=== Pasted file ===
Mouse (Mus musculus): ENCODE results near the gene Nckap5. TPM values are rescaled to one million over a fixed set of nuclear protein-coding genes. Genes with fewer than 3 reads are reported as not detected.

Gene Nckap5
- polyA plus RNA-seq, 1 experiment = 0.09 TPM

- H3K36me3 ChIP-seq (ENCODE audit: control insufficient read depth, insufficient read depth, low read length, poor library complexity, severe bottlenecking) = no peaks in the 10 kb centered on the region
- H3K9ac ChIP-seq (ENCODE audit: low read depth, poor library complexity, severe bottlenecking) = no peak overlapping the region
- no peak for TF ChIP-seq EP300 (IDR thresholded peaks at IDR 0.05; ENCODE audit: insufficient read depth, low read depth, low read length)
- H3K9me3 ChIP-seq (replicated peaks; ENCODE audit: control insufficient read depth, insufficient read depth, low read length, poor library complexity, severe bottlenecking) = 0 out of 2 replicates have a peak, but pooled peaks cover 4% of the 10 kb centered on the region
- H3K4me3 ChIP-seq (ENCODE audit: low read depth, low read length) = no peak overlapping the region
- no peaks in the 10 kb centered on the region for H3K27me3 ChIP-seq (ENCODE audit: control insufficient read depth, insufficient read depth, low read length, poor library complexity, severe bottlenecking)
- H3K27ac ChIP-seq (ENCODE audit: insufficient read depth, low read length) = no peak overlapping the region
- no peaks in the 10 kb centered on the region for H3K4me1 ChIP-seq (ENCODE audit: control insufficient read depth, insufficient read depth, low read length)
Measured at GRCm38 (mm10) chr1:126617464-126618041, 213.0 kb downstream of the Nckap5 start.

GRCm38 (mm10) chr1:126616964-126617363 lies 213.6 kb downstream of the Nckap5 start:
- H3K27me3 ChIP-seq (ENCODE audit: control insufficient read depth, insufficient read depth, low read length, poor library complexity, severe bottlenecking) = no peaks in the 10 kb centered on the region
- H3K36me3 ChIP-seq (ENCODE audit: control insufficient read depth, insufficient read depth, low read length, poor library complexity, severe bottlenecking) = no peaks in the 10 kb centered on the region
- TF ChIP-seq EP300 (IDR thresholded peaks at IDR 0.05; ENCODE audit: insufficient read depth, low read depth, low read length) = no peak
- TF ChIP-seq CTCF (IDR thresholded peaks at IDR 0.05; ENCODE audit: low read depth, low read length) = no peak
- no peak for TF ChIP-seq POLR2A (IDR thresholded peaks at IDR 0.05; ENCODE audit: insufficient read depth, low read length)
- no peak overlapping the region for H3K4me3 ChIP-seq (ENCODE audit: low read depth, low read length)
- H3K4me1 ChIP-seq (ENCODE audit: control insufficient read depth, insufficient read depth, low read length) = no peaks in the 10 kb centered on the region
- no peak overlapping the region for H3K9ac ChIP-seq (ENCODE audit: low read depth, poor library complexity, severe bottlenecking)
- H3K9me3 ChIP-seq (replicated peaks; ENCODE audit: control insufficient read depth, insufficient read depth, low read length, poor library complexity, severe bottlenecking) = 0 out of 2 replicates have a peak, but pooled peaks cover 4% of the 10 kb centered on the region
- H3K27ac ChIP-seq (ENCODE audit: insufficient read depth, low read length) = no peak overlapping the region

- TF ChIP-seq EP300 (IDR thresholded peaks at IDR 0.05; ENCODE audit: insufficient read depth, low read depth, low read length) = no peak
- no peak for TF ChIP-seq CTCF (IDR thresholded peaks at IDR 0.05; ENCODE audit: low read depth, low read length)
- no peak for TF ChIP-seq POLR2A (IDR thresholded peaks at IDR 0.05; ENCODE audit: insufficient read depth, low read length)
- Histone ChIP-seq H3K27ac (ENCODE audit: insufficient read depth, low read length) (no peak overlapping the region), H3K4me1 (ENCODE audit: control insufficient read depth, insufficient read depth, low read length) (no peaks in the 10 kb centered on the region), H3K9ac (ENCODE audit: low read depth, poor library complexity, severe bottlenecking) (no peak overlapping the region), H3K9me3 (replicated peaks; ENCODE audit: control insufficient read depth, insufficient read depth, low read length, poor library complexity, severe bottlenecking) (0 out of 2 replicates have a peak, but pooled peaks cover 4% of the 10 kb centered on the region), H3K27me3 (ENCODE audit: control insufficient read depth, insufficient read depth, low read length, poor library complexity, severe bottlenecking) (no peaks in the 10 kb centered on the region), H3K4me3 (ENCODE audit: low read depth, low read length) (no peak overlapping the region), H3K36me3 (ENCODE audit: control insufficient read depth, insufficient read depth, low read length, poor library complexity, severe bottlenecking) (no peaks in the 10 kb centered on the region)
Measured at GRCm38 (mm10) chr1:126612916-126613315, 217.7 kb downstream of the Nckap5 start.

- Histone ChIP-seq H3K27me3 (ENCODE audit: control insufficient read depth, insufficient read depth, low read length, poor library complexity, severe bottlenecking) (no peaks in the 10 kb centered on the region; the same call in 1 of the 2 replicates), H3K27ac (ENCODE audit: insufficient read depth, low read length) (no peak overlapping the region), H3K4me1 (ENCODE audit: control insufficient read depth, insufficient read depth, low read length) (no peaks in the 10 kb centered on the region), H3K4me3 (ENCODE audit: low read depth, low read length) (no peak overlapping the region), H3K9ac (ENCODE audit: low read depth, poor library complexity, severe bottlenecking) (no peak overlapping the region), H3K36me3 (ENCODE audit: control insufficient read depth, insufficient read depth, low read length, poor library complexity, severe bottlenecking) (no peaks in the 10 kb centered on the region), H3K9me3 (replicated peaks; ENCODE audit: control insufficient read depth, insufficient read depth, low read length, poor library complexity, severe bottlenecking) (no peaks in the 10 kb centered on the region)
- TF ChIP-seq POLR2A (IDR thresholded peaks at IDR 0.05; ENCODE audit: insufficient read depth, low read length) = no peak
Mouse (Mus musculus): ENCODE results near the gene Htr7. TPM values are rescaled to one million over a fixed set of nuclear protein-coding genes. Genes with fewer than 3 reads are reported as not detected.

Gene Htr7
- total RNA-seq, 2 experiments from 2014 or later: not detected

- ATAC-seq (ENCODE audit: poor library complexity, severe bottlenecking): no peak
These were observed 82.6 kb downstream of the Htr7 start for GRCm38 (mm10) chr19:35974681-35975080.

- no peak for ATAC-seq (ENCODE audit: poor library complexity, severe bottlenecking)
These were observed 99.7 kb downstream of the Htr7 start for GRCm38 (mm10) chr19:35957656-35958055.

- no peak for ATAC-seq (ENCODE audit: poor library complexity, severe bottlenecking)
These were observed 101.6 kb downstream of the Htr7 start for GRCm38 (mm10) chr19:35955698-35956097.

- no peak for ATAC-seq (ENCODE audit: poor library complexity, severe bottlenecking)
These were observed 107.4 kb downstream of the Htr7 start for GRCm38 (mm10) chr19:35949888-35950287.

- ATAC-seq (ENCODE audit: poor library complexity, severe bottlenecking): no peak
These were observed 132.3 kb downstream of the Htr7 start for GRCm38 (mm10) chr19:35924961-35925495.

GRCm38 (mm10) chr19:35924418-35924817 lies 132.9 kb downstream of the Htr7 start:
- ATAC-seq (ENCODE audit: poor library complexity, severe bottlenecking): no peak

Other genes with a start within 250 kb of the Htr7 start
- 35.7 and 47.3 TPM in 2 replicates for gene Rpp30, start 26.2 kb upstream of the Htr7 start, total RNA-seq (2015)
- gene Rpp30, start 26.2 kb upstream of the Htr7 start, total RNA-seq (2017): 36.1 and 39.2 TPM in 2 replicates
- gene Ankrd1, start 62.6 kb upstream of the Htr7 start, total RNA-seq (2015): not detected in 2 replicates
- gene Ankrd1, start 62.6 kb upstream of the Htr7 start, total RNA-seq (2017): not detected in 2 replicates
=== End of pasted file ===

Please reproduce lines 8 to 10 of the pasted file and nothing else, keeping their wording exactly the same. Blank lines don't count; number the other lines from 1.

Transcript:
- H3K4me3 ChIP-seq (ENCODE audit: low read depth, low read length) = no peak overlapping the region
- no peaks in the 10 kb centered on the region for H3K27me3 ChIP-seq (ENCODE audit: control insufficient read depth, insufficient read depth, low read length, poor library complexity, severe bottlenecking)
- H3K27ac ChIP-seq (ENCODE audit: insufficient read depth, low read length) = no peak overlapping the region